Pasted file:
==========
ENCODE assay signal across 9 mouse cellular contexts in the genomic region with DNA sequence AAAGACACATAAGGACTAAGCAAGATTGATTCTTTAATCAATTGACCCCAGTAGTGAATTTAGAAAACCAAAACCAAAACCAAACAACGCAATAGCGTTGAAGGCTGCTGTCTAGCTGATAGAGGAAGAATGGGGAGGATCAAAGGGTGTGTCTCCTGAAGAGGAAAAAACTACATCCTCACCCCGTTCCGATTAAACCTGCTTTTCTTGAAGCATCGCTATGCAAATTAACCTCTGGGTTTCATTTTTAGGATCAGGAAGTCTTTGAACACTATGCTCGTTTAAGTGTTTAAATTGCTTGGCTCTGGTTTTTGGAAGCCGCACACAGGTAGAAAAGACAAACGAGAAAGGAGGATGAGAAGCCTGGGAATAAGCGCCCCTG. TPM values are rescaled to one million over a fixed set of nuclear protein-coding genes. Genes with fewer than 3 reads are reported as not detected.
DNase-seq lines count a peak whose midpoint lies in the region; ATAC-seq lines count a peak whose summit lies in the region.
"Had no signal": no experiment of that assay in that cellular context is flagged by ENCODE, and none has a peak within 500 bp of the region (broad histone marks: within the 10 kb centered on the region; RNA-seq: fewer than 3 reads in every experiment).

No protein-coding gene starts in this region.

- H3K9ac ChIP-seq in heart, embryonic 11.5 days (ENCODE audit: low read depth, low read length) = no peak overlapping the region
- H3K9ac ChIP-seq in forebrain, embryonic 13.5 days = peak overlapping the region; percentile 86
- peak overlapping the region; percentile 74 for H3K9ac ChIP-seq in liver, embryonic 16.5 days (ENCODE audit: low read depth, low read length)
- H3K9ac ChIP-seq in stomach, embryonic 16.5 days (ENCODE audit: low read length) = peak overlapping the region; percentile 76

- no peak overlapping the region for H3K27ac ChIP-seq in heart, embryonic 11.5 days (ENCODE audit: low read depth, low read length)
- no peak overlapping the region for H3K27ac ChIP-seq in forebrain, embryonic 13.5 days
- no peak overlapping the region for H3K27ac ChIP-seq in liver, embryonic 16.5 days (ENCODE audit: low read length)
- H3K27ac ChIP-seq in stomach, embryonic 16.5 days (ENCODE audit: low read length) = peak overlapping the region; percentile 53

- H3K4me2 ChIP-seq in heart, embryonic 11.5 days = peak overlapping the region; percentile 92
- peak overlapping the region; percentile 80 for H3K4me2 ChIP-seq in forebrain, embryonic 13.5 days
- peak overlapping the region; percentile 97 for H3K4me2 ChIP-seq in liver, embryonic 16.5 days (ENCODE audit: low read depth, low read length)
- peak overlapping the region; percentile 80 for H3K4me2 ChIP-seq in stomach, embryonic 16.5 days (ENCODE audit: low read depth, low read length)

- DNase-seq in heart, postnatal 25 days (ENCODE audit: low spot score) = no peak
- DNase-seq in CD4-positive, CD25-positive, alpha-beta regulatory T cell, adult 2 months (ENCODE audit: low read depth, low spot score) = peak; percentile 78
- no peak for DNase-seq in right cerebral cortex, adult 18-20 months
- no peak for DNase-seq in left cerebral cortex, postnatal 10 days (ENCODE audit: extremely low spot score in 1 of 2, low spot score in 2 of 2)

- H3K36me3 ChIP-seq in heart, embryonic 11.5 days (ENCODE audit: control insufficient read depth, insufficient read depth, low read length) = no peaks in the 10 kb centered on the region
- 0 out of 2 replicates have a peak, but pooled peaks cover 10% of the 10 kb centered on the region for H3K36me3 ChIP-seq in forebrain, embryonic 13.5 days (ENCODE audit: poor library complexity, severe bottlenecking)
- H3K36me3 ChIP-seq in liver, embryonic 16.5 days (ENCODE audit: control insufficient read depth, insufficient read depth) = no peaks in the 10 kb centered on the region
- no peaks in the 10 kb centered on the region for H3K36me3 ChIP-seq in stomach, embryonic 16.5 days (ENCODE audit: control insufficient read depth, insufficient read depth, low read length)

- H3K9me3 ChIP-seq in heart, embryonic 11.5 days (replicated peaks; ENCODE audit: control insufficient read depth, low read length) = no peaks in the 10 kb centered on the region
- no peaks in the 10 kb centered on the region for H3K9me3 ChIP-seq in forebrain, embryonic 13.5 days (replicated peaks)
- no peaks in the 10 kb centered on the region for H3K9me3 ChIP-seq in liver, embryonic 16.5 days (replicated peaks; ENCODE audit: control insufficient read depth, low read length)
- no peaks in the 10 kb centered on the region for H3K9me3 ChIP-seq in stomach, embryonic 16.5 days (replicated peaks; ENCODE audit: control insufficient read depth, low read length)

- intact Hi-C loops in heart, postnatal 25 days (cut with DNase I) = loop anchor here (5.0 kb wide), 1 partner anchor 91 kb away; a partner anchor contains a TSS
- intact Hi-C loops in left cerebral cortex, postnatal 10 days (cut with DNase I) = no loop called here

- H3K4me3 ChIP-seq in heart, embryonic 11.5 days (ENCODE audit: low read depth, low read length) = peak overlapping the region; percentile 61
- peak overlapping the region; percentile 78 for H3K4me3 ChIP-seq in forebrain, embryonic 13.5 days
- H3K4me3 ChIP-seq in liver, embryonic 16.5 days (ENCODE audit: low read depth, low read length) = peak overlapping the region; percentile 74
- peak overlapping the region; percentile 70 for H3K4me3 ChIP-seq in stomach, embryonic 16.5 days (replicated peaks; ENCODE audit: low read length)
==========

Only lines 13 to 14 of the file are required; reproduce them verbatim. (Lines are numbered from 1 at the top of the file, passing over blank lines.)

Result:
- H3K4me2 ChIP-seq in heart, embryonic 11.5 days = peak overlapping the region; percentile 92
- peak overlapping the region; percentile 80 for H3K4me2 ChIP-seq in forebrain, embryonic 13.5 days